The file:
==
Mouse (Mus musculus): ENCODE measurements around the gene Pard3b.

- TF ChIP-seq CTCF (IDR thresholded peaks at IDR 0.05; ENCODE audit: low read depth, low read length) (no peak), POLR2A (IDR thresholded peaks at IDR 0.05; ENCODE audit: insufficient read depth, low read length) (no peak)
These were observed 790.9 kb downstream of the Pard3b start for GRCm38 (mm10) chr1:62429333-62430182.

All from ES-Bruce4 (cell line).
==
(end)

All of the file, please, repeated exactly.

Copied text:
Mouse (Mus musculus): ENCODE measurements around the gene Pard3b.

- TF ChIP-seq CTCF (IDR thresholded peaks at IDR 0.05; ENCODE audit: low read depth, low read length) (no peak), POLR2A (IDR thresholded peaks at IDR 0.05; ENCODE audit: insufficient read depth, low read length) (no peak)
These were observed 790.9 kb downstream of the Pard3b start for GRCm38 (mm10) chr1:62429333-62430182.

All from ES-Bruce4 (cell line).